The Gataga-Kechika Rivers flow through the Rocky Mountain trench and join the Liard River near Fireside. This is a relaxing 14 night unguided package for every canoeist who would like to experience the serenity of the Northern Rockies and the Muskwa-Kechika Wilderness area.
We provide you with air transportation from the Northern Rockies Lodge on Muncho Lake - Mile 462 on the Alaska Hwy, flight to Gataga River (Mayfield Lake). Pick-up service at Fireside is available.
You start your trip approximately 25 miles downstream from South Gataga Lakes at Mayfield Lake and float out through a remote mountain valley over the Gataga and Kechika Rivers to Fireside on the Alaska Highway. There is excellent fishing on this trip.
Our many years of flying canoeists has shown us that this is the perfect tour for those with some river canoeing experience.
(compiled by Liard Tours based on information received from previous paddlers)
The South Gataga River has its headwaters in the northern peaks of the Rocky Mountains, running between the Rockies and the Kechika Range to the Kechika River. The Kechika flows north through the Rocky Mountain Trench into the Liard River. The river valleys consist mainly of white spruce, with some poplar and cottonwood groves along the shore. Not far above are the alpine meadows with a wide variety of flowers, shrubs and mosses.
Wildlife along the route includes moose, stone sheep in the Kechika Mountains, caribou, mule deer, elk, grizzlies, black bear, wolves, beaver, lynx, mountain goats and other creatures. Birds include Canada geese, harlequin ducks, loons, gulls, hawks, grouse, ptarmigan, jays, ravens, terns, and a few shorebirds. There are Northern Pike and Arctic Grayling in the rivers and rainbow and lake trout in the lakes. Locals refer to the Kechika as the Muddy River, an indication of the silt that is carried downstream. Kechika is a Sikanni Indian word for "big windy," while Gataga means "white water," referring to the glacial silt washed down in the water.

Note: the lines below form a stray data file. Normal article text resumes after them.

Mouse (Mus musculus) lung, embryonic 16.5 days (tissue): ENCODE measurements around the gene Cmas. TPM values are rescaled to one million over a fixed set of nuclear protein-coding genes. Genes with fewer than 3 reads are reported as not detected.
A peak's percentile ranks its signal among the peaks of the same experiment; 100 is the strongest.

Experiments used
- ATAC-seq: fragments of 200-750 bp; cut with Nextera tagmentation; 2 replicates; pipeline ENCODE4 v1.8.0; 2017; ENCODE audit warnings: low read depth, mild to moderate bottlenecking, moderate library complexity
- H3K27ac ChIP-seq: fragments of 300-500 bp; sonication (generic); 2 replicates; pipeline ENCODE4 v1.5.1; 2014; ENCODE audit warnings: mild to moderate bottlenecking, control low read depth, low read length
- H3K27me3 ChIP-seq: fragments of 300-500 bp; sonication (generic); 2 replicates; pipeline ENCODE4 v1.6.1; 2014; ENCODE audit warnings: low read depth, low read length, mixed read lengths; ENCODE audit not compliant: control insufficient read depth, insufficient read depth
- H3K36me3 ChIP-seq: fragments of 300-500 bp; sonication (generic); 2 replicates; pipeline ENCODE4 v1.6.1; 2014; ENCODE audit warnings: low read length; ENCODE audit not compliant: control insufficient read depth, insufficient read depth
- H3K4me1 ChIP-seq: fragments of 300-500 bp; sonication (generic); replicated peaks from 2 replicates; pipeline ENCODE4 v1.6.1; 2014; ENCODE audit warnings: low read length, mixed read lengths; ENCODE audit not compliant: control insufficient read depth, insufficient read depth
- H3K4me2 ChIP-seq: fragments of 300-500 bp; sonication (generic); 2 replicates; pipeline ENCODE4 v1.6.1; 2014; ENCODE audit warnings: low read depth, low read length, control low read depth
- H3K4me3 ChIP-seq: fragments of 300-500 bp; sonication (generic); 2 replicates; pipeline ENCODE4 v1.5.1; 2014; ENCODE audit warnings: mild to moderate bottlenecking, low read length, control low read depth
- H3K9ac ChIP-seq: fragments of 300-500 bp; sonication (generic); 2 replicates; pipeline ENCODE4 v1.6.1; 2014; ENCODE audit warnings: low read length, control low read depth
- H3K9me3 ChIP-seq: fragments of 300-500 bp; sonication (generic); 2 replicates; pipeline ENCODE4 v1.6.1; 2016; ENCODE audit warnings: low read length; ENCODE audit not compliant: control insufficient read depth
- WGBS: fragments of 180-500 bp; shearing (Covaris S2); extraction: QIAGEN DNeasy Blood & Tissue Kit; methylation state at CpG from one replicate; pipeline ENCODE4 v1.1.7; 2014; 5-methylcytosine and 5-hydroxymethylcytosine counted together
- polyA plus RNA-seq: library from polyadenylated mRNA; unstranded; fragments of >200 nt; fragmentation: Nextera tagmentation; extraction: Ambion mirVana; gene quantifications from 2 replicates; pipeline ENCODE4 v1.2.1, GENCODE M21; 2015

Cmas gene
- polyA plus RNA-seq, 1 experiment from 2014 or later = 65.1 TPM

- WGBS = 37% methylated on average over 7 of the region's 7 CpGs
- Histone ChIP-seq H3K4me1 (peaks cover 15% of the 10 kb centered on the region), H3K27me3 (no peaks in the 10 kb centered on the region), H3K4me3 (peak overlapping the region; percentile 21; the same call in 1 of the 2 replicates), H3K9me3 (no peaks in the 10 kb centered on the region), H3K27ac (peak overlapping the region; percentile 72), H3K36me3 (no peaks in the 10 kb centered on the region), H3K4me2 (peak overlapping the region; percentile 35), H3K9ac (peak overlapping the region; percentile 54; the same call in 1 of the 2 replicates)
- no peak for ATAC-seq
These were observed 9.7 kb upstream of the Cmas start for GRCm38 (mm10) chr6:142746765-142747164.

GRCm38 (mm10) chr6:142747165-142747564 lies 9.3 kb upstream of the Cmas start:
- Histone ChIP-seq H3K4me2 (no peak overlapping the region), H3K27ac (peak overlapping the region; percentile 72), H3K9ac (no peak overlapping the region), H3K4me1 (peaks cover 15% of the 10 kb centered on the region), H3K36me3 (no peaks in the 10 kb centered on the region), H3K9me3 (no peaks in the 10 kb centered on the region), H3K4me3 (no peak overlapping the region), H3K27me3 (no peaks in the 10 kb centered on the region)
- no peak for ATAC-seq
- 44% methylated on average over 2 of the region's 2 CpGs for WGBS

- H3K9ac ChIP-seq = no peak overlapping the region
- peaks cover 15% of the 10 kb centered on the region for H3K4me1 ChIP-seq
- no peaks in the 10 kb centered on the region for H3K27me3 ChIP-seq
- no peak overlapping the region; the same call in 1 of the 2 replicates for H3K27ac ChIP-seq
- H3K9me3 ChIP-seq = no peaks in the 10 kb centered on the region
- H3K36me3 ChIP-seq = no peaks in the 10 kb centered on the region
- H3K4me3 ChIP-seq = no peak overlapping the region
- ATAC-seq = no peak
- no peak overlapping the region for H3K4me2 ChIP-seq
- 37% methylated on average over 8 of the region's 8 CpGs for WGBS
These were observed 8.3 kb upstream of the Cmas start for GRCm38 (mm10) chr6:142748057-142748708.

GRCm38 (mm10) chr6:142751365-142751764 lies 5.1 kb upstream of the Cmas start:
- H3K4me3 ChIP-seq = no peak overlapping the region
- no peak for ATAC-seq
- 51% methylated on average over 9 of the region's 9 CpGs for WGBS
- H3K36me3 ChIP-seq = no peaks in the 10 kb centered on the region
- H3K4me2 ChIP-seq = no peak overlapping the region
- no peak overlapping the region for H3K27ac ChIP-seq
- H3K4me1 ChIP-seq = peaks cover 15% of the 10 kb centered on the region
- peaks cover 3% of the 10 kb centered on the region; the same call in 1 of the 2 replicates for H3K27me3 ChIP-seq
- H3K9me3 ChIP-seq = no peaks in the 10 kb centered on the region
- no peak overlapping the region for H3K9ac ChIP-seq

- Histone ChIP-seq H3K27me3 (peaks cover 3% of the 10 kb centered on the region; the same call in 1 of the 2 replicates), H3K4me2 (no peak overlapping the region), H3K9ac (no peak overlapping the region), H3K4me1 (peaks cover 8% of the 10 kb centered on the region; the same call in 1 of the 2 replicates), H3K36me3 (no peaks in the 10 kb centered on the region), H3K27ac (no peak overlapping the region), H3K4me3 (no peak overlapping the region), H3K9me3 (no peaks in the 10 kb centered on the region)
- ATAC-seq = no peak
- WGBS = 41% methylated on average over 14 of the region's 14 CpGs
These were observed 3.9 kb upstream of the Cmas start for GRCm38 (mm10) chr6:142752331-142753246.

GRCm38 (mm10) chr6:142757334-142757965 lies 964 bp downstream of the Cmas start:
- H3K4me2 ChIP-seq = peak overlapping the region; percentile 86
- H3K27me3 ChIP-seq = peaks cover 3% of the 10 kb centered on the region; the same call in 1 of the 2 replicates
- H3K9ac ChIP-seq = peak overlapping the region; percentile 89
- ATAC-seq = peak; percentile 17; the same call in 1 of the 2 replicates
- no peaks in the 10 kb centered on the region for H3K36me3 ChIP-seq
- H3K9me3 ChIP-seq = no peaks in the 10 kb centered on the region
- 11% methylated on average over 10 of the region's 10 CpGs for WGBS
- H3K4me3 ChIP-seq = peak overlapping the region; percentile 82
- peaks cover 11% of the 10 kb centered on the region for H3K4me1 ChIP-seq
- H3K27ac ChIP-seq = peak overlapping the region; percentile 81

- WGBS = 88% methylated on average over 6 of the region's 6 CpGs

Mayfield Lake near the confluence of the S. Gataga and the Gataga River is the start point of this river trip. A short 3 km portage trail leads from Mayfield Lakes down to the Gataga River (see image). Canoeists who are considering this excursion should scout the Gataga River for areas of probable portages. Located between Mayfield Lake and the Kechika River are at least 4 other rapids, that might be possible to canoe depending on the canoeing skills possessed by the people considering this trip. The first rapid is 1.5 km past Through Creek, about 50 km downstream. Here a large rock has formed two chutes best portaged by a 90 meter carry on the right, beginning on a sandy beach. The next rapid is a short distance downstream. From there to the Kechika watch for braided channels, possible logjams and deadheads. For the next 190 km of canoeing, watch for logjams, back eddies and boils. There are also some sharp turns. Downstream 16 km from the Gataga Forks is Matulka Creek where a trail on the right leads to an Outfitting Camp.
Another 24 km downstream is an abandoned trading post. This used to be Skook Davidson's country, an individual who became a legend in his own lifetime as a horseman and guide. 56 km downstream the Turnagain River flows in from the west. Downstream from this fork the Kechika stays in a single channel until the current begins to increase above the Liard River. Over these last 30-40 km there are 8 sets of rapids. Some canoeists may prefer to portage some of these. At the Liard River canoeists will have to paddle across to Skook's Landing about 1 km downstream on the left bank of the Liard. It would be wise to paddle upstream a little first as the crossing allows no time for mistakes. The last rapid, just before the Kechika enters the Liard, is the most difficult of the river and canoeists need to determine in advance if portaging is necessary. Unsure canoeists should portage or leave their canoe here. The Alaska Highway is just 360 meters away, and five kilometres north is Fireside, where limited services are available. This is a remote river, with many dangers of isolated travel. Canoeists are responsible for undertaking further research to ensure a safe trip.